April 1, 2003
Selig Yes, Zimbalist No
Poking Holes in So-Called Analysis
In May the Best Team Win: Baseball Economics and Public Policy, Andrew Zimbalist repeats many of the mistakes found in his earlier Baseball and Billions. Zimbalist "analyzes," "interprets" and "adjusts" the facts until they conform to his preconceived world view. This time he goes further, advocating a series of "reforms" which, if implemented, would surely lead to the destruction of Major League Baseball as we know it.
For example, Zimbalist suggests that MLB's restrictions on the number and location of franchises, its ability to veto prospective owners, its limits on clubs' ability to broadcast and cablecast their games outside of their own markets, its control of players through the amateur draft and reserve rule, and its favored tax treatment may constitute "abuses." But where is the abuse? If MLB were truly the greedy monopolist depicted by Zimbalist, where are all the monopoly profits?
There are none. The starting point for any real understanding of Major League Baseball's economics must be the detailed, comprehensive financial information disclosed by Major League Baseball after the 2001 season. These startling figures proved that in 2001, despite record revenue, MLB lost an astonishing $519 million. These losses were not confined to the small-market clubs: Despite their on-field success and huge superstation contract, the Atlanta Braves lost $24 million, while the $69-million loss incurred by the Los Angeles Dodgers threatens to wipe out News Corp.'s entire equity, leaving the Dodgers insolvent and unsalable.
These losses and their consequences are facts, not pointy-headed intellectual theorizing. As aptly stated by Commissioner Selig in his Congressional testimony:
"The idea that somehow what I have presented today is not an accurate picture of the industry's economics is sheer nonsense. Anyone who would state otherwise is just plain misinformed or is engaging in deliberate misstatement."
This is the industry Zimbalist desires to contain through regulation, self-regulation or divestiture into two competing leagues. In fact, even without Zimbalist's "reforms," MLB is on life support. It tried to address some of its problems through triage in the form of contraction, killing its weakest members so that the rest might live, but this noble gesture was blocked by petty partisanship and mindless sentimentality. Notwithstanding the new labor agreement, the problem of competitive balance remains so severe that as the 2003 season opens, I can think of no more than six clubs with any meaningful chance of qualifying for the postseason.
Although Zimbalist pays lip service to the problem of competitive balance, he soon loses himself in his vendetta against Major League Baseball. For example, he notes that when the Padres, Yankees, Indians, and Red Sox issued financial statements or offering documents in connection with their attempts to raise capital, all four clubs reported revenue higher than that attributed to them by MLB. Given the obvious financial incentive for businesses to make themselves more attractive to investors, there is no reason to believe the teams' disclosures over MLB's, especially since MLB had no reason to stretch the truth.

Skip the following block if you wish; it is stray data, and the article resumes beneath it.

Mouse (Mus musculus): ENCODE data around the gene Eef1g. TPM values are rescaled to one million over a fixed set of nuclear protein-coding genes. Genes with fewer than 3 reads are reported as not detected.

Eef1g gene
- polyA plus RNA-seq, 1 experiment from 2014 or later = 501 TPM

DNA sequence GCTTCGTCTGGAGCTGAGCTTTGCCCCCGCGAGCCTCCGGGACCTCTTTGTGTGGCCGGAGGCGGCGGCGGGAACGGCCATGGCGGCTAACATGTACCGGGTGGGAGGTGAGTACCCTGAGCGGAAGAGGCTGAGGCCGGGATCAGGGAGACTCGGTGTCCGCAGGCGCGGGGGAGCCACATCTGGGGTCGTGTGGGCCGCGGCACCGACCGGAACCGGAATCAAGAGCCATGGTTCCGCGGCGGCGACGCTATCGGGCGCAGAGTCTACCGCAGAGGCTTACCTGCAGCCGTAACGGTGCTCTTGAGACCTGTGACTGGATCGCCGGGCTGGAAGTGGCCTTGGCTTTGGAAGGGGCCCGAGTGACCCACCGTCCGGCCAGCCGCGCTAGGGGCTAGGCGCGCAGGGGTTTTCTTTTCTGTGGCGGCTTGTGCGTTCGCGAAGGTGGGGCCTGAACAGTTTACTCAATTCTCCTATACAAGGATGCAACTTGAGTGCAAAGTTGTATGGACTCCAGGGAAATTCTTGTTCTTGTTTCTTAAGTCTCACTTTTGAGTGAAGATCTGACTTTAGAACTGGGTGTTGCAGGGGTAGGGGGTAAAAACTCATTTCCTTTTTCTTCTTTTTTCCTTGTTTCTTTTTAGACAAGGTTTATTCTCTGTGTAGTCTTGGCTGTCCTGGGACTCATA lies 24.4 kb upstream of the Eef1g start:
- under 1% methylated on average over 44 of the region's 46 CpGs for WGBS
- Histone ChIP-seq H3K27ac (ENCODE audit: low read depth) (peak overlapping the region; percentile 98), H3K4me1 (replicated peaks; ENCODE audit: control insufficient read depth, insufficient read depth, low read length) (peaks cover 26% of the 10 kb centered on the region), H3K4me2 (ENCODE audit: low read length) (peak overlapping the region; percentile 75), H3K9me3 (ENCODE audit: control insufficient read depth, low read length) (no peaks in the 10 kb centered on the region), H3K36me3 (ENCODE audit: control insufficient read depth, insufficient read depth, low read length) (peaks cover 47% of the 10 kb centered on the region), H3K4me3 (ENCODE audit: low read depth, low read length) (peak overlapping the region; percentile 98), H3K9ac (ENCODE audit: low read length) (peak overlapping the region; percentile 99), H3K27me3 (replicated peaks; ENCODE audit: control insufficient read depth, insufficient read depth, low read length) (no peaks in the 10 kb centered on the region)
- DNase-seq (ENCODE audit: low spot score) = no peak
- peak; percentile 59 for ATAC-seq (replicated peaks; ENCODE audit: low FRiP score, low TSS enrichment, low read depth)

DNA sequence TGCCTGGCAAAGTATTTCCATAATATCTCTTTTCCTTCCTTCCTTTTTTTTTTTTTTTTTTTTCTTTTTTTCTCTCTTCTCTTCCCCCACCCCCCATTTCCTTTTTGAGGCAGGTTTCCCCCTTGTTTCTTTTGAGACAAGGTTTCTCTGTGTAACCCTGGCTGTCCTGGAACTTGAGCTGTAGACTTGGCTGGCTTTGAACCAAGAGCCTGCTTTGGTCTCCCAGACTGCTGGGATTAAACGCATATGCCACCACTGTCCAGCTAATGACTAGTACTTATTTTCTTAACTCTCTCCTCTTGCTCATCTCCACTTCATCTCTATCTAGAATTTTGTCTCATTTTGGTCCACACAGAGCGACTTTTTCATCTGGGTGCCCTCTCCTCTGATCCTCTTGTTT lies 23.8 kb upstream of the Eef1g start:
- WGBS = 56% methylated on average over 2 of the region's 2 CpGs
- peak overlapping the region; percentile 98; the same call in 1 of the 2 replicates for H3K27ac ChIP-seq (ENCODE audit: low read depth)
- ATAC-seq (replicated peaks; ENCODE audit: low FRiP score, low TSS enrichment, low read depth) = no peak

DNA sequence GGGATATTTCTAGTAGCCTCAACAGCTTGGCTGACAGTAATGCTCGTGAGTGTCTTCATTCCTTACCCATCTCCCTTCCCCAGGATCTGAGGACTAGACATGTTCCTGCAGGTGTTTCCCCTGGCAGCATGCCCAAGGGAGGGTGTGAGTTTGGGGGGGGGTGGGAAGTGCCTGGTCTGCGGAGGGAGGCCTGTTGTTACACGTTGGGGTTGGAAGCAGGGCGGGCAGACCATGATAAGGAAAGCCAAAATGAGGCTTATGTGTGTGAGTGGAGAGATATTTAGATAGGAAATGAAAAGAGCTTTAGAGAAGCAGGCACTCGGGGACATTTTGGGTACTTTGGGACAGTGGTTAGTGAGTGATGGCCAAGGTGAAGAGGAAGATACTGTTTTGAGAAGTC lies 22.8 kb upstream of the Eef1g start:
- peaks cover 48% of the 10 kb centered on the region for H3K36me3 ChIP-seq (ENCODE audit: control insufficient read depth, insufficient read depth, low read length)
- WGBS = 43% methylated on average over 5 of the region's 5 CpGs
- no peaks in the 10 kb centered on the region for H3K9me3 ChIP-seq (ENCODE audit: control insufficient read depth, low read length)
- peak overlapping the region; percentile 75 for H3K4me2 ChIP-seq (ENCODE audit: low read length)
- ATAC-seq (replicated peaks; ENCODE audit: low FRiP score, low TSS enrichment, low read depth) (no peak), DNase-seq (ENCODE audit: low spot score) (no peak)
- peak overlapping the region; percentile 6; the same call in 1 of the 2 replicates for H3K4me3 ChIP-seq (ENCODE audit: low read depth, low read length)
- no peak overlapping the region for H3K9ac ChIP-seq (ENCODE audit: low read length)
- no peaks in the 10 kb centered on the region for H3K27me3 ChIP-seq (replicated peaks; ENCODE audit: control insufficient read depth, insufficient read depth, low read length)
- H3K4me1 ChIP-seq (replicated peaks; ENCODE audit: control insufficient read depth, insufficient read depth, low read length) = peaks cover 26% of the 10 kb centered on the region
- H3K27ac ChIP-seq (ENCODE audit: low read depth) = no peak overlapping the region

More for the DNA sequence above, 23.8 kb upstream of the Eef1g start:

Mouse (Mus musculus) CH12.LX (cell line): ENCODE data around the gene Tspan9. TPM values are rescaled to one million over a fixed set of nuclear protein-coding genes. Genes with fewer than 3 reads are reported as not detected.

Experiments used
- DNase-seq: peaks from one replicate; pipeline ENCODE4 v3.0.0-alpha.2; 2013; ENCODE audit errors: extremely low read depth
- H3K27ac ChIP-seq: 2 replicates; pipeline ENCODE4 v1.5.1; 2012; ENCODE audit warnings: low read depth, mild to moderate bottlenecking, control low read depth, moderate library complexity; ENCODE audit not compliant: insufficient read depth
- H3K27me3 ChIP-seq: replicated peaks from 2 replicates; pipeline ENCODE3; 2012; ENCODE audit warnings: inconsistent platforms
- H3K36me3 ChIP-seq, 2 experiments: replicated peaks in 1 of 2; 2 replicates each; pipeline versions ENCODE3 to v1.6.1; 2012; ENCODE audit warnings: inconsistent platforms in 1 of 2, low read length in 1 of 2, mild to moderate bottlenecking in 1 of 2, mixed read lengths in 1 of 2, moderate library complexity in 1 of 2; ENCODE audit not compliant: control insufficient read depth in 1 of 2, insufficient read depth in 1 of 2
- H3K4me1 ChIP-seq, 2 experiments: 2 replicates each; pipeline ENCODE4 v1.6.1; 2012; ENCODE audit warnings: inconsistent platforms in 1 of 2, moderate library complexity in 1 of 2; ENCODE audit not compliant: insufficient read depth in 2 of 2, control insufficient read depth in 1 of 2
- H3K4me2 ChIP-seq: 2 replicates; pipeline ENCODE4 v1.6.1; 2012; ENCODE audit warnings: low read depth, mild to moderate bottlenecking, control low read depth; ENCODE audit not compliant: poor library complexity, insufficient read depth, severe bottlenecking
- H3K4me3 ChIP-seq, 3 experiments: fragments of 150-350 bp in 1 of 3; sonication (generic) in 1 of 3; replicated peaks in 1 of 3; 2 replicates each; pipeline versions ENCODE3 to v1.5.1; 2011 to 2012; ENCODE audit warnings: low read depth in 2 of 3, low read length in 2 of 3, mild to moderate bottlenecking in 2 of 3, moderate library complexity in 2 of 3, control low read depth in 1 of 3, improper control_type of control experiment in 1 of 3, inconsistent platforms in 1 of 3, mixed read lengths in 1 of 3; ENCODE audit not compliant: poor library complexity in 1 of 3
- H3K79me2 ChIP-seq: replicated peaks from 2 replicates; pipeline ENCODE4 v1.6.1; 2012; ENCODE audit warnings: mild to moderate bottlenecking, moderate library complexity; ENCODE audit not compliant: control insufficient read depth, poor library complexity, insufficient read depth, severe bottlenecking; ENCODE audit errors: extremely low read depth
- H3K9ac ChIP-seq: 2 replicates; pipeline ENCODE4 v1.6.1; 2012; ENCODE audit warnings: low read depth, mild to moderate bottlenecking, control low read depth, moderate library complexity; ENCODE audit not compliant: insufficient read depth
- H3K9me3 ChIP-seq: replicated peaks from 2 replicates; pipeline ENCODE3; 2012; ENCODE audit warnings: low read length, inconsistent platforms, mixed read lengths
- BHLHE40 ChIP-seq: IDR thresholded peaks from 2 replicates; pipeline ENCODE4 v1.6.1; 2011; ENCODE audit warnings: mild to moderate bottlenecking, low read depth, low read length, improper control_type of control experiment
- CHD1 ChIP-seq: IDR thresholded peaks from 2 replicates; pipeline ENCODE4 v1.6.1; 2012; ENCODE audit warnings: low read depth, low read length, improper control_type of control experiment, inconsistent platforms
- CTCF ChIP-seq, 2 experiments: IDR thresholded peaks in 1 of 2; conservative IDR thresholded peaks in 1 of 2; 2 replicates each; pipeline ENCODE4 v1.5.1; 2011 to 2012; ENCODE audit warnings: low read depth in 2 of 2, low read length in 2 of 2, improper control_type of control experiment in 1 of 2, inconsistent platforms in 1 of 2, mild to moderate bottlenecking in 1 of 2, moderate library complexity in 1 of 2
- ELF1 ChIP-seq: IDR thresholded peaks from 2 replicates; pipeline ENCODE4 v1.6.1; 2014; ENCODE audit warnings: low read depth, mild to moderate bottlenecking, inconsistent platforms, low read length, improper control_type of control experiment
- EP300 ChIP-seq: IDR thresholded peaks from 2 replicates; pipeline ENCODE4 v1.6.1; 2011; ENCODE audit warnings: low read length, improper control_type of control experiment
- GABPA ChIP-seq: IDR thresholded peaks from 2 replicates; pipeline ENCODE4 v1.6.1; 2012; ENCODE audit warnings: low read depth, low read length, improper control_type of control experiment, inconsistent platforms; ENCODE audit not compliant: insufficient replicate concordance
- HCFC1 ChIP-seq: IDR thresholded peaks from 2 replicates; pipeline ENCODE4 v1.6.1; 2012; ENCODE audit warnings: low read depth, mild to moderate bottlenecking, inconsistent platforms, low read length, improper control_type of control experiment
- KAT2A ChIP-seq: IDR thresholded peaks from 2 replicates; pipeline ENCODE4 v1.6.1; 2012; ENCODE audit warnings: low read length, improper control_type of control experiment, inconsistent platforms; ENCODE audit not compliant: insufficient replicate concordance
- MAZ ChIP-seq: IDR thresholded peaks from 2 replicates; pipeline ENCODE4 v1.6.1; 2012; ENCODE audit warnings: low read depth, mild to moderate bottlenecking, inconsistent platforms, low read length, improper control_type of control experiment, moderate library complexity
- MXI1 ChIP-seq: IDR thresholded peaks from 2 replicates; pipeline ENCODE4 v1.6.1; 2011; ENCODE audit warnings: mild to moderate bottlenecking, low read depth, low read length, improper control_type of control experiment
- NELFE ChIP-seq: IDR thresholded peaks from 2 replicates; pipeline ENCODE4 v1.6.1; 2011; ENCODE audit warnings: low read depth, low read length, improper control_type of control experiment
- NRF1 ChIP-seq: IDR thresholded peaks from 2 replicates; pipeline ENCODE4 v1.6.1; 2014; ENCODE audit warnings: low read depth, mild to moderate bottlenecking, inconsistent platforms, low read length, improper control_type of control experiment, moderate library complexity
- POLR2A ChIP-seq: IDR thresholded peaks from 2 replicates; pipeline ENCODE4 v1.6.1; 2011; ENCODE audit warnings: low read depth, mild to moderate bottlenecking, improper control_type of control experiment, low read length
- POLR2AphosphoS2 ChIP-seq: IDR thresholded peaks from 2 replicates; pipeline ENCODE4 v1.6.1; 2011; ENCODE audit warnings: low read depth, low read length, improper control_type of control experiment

Zimbalist goes on to identify a number of clubs with media or stadium affiliates, suggesting that some of the profits earned by these related ventures should be attributed to the baseball team. Why? Don't these other businesses deserve to make money, too? Such criticism of the capitalist system belongs only in an article like this, written by a well-known former Red Sox consultant. Zimbalist even rejects the uniform conclusion of dozens of HOK and Chamber of Commerce studies, which have found that taxpayer-funded stadia pay for themselves several times over in new economic activity. Prof. Zimbalist knows nothing at all about the world of pro sports, although at least part of his ignorance may be explained by the fact that he teaches at a women's college.
Noted sportswriter Phil Rogers wrote last July that: "Commissioner Bud Selig has gone on a crusade to save his sport from itself." We who love baseball can only hope he succeeds. Major League Baseball needs more Bud Seligs and fewer Andrew Zimbalists.
Doug Pappas is a lawyer in New York who really, really, REALLY wants to work for Major League Baseball. He originally planned to follow Laurel Prieb's path to success, but changed strategies after learning that Commissioner Selig has only one daughter. If you know any of MLB President Bob DuPuy's relatives, drop Doug a note.